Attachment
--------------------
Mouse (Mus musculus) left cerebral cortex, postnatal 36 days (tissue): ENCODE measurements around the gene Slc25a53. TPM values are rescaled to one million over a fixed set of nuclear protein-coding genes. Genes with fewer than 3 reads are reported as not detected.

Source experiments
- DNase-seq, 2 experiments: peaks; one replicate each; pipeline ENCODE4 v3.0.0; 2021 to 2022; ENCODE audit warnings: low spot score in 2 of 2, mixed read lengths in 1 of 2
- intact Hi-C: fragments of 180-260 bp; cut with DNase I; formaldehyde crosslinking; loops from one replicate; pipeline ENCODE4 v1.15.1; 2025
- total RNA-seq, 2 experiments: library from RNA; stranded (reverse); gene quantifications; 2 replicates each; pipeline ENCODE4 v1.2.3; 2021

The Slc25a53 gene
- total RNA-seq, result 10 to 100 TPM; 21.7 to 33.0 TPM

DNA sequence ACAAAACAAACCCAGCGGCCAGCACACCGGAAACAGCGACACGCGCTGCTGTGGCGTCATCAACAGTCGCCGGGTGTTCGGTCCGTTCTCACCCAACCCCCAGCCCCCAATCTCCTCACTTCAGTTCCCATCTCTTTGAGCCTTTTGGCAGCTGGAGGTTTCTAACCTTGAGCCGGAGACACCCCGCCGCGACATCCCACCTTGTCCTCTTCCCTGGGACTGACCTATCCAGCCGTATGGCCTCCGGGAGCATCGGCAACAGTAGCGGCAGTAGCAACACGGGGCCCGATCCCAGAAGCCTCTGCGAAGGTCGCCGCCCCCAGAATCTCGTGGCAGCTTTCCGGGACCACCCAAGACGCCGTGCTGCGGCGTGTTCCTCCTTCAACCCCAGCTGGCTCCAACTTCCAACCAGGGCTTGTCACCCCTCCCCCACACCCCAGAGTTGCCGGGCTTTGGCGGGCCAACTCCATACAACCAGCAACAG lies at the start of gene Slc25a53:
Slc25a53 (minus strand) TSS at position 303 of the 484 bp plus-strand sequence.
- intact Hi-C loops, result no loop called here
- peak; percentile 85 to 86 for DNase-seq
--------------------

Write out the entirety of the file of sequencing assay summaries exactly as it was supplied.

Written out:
Mouse (Mus musculus) left cerebral cortex, postnatal 36 days (tissue): ENCODE measurements around the gene Slc25a53. TPM values are rescaled to one million over a fixed set of nuclear protein-coding genes. Genes with fewer than 3 reads are reported as not detected.

Source experiments
- DNase-seq, 2 experiments: peaks; one replicate each; pipeline ENCODE4 v3.0.0; 2021 to 2022; ENCODE audit warnings: low spot score in 2 of 2, mixed read lengths in 1 of 2
- intact Hi-C: fragments of 180-260 bp; cut with DNase I; formaldehyde crosslinking; loops from one replicate; pipeline ENCODE4 v1.15.1; 2025
- total RNA-seq, 2 experiments: library from RNA; stranded (reverse); gene quantifications; 2 replicates each; pipeline ENCODE4 v1.2.3; 2021

The Slc25a53 gene
- total RNA-seq, result 10 to 100 TPM; 21.7 to 33.0 TPM

DNA sequence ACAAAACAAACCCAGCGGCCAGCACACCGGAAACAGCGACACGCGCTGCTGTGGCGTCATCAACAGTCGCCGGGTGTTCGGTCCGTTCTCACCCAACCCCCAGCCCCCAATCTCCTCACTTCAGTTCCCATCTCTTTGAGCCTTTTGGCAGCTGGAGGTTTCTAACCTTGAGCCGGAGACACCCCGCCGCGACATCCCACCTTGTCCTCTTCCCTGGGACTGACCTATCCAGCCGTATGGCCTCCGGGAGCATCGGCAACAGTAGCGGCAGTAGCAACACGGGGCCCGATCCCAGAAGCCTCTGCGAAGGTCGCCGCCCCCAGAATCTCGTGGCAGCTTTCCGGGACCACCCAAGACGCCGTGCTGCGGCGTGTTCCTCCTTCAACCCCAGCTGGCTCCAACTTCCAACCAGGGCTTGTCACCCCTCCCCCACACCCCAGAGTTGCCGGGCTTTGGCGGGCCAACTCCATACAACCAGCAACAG lies at the start of gene Slc25a53:
Slc25a53 (minus strand) TSS at position 303 of the 484 bp plus-strand sequence.
- intact Hi-C loops, result no loop called here
- peak; percentile 85 to 86 for DNase-seq